Local song writer Justin Hart's brilliance has been recognised through a fourth place finish in Songs Alive! - Australia's national song writing competition.
Winning recognition in the Lyrics Only- Lyrics of the Year category for his song, 'Privilege to Be Free', is well timed, as this Friday, July 19, is the sixth anniversary of Australia's offshore processing of asylum seekers on Nauru and Manus Islands.
Justin is an active member of 'Compassion and Justice for Refugees' in Whyalla, who are very concerned about the treatment of asylum seekers by the Australian government.
Justin commented on why he had written this song:
"The poor treatment of refugees is an issue that has been around for some time now," he said.
"Back in 2012, the rate of asylum seekers arriving in Australia by boat had risen to over 2,000 per month, and by September 30th that year, 7,670 people were being held in closed immigration detention across Australia.
"Around this time, there were almost 2,000 refugees detained on Christmas Island, Nauru had just started processing asylum seeker claims, and a facility was being established on Manus Island in Papua New Guinea.
"During this period, there was a lot of attention given to the issue, including significant negative hysteria, and it's out of this context that I wrote the song in 2012, and then worked with my songwriting partner, Rob Pippan, to put music to the lyrics."
He went on further to say:
"The purpose of the song was to alert people to the shocking conditions under which refugees had to flee situations of terror and seek safe asylum in other lands, like Australia, that were supposedly forward thinking and compassionate, but didn't always illustrate these values," Justin said.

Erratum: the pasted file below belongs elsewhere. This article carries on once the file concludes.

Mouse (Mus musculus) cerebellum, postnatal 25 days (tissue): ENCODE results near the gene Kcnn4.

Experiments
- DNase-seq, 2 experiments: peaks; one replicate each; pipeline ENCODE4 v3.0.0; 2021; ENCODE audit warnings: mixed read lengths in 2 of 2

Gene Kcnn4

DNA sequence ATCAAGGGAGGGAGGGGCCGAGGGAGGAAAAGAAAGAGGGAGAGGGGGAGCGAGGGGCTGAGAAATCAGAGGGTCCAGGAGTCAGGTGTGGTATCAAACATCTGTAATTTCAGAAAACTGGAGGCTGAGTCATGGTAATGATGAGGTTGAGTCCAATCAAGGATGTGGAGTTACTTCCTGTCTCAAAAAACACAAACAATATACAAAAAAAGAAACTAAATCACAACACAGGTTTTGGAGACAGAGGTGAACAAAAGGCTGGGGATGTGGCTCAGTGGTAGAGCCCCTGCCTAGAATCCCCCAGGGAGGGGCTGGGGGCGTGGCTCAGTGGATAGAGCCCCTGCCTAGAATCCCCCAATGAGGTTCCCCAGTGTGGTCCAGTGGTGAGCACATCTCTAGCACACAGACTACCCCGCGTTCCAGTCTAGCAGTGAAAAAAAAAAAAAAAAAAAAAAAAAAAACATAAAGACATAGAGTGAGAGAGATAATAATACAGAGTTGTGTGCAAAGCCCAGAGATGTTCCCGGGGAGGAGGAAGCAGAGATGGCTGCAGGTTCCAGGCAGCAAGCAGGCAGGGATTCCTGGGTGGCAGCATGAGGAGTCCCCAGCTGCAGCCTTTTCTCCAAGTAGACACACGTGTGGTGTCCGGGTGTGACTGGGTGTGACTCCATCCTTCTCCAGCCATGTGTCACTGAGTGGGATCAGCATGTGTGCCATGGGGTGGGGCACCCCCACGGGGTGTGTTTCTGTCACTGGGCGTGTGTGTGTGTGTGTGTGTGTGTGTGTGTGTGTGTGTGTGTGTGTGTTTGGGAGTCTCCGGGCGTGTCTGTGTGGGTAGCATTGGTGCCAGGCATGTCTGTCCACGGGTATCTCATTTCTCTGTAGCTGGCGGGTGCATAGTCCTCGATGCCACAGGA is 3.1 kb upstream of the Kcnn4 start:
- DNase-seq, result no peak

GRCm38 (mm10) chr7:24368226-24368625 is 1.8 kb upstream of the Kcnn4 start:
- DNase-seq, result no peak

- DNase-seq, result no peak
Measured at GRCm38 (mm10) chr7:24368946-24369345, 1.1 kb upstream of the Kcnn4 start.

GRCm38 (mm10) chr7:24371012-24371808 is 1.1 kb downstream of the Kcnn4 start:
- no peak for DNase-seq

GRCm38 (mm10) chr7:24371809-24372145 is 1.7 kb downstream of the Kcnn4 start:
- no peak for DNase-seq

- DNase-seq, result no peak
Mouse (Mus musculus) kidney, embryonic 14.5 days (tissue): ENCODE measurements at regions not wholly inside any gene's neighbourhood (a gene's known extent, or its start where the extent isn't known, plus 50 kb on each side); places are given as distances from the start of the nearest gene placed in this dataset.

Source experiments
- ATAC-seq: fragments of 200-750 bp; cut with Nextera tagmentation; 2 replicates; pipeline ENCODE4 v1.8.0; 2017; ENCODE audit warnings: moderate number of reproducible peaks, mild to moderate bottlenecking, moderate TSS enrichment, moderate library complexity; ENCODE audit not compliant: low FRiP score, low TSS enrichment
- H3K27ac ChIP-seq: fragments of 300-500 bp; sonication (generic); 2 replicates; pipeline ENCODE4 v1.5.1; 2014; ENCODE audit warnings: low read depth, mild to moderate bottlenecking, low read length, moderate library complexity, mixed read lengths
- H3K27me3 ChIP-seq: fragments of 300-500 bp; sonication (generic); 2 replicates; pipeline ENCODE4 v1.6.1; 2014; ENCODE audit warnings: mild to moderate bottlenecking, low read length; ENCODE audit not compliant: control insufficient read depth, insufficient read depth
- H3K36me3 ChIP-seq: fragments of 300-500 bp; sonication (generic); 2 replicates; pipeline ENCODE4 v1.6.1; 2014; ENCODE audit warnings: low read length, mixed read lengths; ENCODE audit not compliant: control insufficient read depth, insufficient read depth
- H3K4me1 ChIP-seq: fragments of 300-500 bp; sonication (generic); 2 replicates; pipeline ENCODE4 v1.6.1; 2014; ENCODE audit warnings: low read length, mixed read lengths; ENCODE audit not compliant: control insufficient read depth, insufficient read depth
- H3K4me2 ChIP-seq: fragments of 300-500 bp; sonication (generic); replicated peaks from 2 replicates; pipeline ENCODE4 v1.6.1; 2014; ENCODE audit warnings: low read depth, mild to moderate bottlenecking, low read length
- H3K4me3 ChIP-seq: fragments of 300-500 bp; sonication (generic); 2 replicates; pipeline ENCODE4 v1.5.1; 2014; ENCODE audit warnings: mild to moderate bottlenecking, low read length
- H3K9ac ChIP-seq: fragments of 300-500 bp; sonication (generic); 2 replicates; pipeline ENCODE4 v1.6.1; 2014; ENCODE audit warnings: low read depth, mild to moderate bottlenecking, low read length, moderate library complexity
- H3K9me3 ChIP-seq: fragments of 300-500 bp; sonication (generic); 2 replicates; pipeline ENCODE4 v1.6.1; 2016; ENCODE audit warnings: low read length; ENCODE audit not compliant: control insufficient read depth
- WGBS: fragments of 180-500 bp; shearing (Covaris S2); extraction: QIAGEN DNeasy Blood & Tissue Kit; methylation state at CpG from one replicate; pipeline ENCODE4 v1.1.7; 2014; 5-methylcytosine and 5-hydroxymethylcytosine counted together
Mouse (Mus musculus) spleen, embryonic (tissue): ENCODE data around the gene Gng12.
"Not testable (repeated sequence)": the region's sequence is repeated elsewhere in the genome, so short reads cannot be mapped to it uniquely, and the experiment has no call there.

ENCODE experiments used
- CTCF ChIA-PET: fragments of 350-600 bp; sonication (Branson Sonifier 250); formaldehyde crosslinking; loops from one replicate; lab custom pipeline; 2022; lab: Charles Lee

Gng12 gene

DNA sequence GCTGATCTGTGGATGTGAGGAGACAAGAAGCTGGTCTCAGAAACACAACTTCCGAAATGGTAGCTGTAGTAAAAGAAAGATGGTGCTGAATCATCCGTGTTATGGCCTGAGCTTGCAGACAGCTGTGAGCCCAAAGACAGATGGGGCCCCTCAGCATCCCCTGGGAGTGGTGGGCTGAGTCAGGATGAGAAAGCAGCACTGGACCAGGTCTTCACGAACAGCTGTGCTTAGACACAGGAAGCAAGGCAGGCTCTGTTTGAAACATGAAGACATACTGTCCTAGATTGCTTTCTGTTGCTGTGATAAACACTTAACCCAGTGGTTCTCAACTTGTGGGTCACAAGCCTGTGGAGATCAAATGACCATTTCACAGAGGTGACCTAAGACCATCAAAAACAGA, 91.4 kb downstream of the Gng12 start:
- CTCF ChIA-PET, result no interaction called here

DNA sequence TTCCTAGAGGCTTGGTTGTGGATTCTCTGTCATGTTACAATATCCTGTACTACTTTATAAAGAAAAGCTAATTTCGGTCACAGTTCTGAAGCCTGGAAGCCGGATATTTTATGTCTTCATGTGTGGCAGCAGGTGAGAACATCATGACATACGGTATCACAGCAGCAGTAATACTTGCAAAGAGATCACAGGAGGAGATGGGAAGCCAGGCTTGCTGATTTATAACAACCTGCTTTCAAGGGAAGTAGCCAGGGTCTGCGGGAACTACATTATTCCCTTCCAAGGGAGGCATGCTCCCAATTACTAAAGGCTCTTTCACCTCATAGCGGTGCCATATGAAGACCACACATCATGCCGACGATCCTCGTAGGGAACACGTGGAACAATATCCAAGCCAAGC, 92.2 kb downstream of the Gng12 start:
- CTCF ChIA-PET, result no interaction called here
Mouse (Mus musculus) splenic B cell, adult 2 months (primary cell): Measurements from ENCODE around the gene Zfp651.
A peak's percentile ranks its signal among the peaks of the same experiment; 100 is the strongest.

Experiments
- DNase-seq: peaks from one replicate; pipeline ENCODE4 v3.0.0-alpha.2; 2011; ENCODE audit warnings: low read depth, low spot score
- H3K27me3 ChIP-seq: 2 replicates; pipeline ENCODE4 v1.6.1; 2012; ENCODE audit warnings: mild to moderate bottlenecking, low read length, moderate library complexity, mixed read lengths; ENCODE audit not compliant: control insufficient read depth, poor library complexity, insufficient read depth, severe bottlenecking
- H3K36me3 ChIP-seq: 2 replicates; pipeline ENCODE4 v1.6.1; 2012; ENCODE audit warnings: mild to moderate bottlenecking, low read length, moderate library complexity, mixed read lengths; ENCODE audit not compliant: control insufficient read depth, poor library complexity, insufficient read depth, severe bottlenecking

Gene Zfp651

"I wanted to challenge the notion, held by many of us, that while we have freedom, for others it should be conditional, hence the title: "Privilege to be Free".
"Ultimately though, putting politics, bigotry and xenophobia aside, the song attempts to speak to each of us at the most basic level of self-interest to stimulate some compassion.
"Namely that if we were caught up in the same situation as refugees, wouldn't we also do whatever was needed to seek somewhere safe for ourselves and our loved ones.
"The only difference between each of us and refugees is the situation we are born into."
A well-known poet and journalist, Behrouz Boochani, a Kurdish-Iranian refugee, detained on Manus since 2013, stated that the results of recent Australian Federal Elections have negatively impacted on the refugees, and many have lost hope.
This Friday protest rallies will be held by members of 'Rural Australians for Refugees', and local politicians will be contacted to gain their support to end off-shore detention.
Those interested in being a part of Whyalla's 'Compassion and Justice for Refugees', please contact Jenny Kondylas or Bronwyn Ellis.